Creative Coordinates: Buenos Aires

For the latest installment of Creative Coordinates, our series that charts the world’s creative hotspots, we asked noted travel writer Jedidiah Jenkins to scope out the Argentinian capital for us. Read on to experience Jedidiah’s Buenos Aires and listen to his exclusive playlist inspired by the city.

Buenos Aires.

I found my way to Buenos Aires by bus from Mendoza. I was nearing the end of a sixteen month bicycle trip from Oregon to Patagonia. I had slept in ditches and barns and hostels for months. I was craving a big city. I was craving civilization. South America is a diverse hive of history and varying levels of development. Bolivia’s economy and infrastructure are minimal and rugged. But Argentina was a different story. The moment I crossed the border I felt the familiarity of an advanced economy. I hadn’t seen a well built house for thousands of miles. Suddenly I was seeing beautiful homes and yards. And I had heard from Colombia, Ecuador, Peru and Bolivia, that Buenos Aires was the New York, Paris, London and Los Angeles of South America. It was out of my way, but I needed to see it. I would bike through Mendoza, explore the vineyards a bit, and then leave my bike there. I would bus ten hours across the middle of Argentina and spend a few weeks in BA.

The long-distance buses in Argentina are wonderful. They aren’t like Greyhounds here in the US. These buses have meals, fully reclining seats, eye masks and wine. The new ones have personal TVs. It’s remarkable.

I arrived in Buenos Aires early in the morning and fell in love with it quickly. The buildings are astonishingly European. It reminded me of Madrid or Paris immediately. The cafes and bars were in ancient stone buildings. The waterfront had brand new glass skyscrapers. The new Google headquarters was right on the water in a sprawling refurbished old brick building. The subway was easy to understand and the cabs were cheap and fast. There had been a recent slew of muggings in the news, so I was careful to look local and confident. I never had a problem, but I was alert and aware.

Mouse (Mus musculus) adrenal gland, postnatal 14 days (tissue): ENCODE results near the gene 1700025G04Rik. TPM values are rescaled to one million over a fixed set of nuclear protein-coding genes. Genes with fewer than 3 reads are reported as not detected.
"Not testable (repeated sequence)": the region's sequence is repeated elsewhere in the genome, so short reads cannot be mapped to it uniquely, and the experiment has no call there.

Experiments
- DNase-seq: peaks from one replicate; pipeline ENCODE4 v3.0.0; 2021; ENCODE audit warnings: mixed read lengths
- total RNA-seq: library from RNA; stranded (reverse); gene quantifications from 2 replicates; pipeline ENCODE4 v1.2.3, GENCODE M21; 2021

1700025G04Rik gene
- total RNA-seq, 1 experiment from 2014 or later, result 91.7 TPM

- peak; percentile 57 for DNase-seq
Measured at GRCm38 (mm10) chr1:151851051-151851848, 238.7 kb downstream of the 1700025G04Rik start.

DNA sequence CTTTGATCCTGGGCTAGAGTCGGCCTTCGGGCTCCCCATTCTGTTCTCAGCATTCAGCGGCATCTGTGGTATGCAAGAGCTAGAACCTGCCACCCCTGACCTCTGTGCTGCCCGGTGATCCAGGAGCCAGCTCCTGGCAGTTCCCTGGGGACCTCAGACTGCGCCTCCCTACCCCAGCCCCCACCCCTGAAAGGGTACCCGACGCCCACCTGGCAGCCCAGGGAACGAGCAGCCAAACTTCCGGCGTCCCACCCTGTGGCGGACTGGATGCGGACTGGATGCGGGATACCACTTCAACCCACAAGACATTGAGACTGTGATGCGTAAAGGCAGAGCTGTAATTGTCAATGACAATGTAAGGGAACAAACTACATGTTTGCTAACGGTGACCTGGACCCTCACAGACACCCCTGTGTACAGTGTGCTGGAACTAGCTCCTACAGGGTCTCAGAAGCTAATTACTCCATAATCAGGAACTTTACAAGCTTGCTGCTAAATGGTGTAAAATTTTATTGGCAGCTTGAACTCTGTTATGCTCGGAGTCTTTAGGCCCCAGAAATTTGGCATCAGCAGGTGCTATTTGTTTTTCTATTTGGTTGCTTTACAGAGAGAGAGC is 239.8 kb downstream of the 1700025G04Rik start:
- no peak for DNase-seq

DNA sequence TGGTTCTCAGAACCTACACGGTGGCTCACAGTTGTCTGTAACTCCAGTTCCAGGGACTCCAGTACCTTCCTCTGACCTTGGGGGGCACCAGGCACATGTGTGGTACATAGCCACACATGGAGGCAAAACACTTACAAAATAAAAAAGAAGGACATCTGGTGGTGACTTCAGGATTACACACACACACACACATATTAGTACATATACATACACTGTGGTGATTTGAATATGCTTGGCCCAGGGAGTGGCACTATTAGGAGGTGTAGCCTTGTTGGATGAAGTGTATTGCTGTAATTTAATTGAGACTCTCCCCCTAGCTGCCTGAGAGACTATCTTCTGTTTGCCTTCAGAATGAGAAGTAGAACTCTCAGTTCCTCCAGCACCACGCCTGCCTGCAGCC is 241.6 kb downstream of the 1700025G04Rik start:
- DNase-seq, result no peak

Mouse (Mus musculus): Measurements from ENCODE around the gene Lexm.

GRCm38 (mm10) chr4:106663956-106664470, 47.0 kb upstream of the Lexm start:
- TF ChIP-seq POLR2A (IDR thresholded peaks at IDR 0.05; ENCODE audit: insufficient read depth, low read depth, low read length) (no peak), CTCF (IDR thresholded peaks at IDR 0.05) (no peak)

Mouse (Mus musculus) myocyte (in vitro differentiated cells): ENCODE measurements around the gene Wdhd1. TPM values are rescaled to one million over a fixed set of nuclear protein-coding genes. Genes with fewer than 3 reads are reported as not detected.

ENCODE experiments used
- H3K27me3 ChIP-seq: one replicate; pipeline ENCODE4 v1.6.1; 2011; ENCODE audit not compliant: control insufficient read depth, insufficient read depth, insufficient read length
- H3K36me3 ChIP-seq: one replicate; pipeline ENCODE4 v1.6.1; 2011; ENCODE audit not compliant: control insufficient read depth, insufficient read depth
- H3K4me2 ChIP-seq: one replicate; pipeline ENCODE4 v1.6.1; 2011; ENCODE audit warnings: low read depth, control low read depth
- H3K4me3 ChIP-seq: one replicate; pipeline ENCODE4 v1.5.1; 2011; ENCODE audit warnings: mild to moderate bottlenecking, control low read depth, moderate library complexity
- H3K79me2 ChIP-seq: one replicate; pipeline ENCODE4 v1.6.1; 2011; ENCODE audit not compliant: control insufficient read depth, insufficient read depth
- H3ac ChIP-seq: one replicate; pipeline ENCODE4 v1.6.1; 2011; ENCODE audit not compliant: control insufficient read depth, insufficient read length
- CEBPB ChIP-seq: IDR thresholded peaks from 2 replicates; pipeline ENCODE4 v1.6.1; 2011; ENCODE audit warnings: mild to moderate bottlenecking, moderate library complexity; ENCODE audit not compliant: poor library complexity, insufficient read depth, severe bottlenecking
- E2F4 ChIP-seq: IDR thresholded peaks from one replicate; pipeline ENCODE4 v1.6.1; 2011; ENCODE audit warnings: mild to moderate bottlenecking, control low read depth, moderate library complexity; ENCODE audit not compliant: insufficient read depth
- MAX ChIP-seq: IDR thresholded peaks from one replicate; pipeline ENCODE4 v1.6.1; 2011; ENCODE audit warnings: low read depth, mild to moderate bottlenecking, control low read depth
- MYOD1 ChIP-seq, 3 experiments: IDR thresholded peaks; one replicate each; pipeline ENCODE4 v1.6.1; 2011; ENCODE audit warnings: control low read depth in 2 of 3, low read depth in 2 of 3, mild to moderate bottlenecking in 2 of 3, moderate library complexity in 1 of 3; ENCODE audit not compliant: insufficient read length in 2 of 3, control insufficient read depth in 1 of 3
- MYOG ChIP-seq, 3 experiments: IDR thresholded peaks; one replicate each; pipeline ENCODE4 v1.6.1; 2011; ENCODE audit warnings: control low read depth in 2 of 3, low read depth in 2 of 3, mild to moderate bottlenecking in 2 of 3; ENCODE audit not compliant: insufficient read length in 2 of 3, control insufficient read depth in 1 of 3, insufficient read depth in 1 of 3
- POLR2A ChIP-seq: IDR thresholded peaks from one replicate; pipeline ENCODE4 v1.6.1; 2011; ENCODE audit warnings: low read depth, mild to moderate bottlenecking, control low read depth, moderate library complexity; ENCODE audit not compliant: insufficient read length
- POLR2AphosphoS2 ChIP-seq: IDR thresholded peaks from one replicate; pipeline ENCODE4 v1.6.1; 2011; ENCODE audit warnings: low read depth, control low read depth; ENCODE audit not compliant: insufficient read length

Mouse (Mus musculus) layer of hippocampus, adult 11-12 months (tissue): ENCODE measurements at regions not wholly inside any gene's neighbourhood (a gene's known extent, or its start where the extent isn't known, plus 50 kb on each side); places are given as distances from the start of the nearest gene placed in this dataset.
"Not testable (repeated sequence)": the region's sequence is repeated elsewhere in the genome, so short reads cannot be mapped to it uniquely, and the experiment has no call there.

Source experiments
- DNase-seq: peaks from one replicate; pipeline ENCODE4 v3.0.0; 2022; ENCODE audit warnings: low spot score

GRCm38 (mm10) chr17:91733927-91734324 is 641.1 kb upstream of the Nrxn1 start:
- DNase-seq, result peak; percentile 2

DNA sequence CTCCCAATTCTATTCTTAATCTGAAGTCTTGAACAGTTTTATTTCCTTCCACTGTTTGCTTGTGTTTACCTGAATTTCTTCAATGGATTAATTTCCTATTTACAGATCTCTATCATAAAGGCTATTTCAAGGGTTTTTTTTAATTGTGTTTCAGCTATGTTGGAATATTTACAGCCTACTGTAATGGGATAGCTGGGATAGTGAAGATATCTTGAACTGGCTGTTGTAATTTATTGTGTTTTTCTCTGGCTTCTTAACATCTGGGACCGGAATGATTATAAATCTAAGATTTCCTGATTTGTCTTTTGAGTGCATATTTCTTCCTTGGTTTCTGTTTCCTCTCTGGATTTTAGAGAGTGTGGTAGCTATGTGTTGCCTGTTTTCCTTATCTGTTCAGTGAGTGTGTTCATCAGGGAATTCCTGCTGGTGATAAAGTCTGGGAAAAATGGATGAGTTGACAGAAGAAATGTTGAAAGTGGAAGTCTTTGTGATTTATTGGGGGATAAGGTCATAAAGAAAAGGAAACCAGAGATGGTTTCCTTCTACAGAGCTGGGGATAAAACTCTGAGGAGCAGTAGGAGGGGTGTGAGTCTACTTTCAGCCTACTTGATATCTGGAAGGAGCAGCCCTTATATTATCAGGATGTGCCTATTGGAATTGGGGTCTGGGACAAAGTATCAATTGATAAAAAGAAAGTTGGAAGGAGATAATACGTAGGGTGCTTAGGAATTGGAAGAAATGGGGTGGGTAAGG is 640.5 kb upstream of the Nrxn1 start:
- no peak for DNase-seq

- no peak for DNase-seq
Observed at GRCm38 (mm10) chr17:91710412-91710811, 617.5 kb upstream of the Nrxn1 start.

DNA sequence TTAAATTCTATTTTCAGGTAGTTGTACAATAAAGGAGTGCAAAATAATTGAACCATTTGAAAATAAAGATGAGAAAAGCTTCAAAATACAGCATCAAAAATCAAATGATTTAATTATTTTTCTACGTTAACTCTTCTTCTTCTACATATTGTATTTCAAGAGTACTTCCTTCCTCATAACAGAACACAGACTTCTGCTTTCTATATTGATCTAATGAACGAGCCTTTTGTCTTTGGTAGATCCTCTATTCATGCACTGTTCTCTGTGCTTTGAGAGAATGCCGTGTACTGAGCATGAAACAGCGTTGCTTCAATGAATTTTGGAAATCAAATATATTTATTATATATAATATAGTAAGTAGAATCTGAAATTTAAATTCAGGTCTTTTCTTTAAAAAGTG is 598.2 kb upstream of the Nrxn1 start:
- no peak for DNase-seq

I immediately went to meet a friend who lived there. She is cool and smart and opinionated. It helps to have one of these in any city you visit. She had an itinerary of bars, restaurants, music venues, and historical sites to see. Her list is so extraordinary, I wanted to share it with you guys.

Side note: Buenos Aires is a dynamic city that mixes history with fast-paced change. Some of these recommendations are new and could be gone soon. Some are older than the United States. So… double check these things before you go.

Shop — The Sunday Flea Market in San Telmo It’s old stuff, trinkets, antiques, art, and weird things. It’s block after block of treasures. The area is the oldest part of town and the streets are narrow and it feels like old Spain. Cafes are everywhere and you can get lost easily, in the best way.

Tango — La Esquina de Homero Manzi You want to go see a Tango show. You’ll feel transported to another time. The sense of rich culture, music, and beauty will knock your socks off.

Coffee — El Banderin Cafe This is where you want to get coffee in the morning. It’s mostly old guys reading the newspaper. You’ll feel impossibly local.

Eat and Drink — La Florería Atlántico: Arroyo 872 Best gin and tonic and octopus. It’s a speakeasy restaurant hidden beneath a flower shop. You walk into the shop and the woman will let you in through the doors of the flower freezer. Suddenly you go down a spiral staircase into a brick basement.

Art — El Gato Viejo This place is fascinating. It almost looks like a junkyard. Owned by a painter and sculptor with a pot belly, he turned his art studio into a restaurant. It’s dark inside. You’re surrounded by metal art. The wine is amazing. The food is ok. And the ambiance is impossible to beat.

Sights — La Recoleta Cemetery A giant maze of above ground graves. Beautiful, haunted, old, and huge. It’s a must-see.

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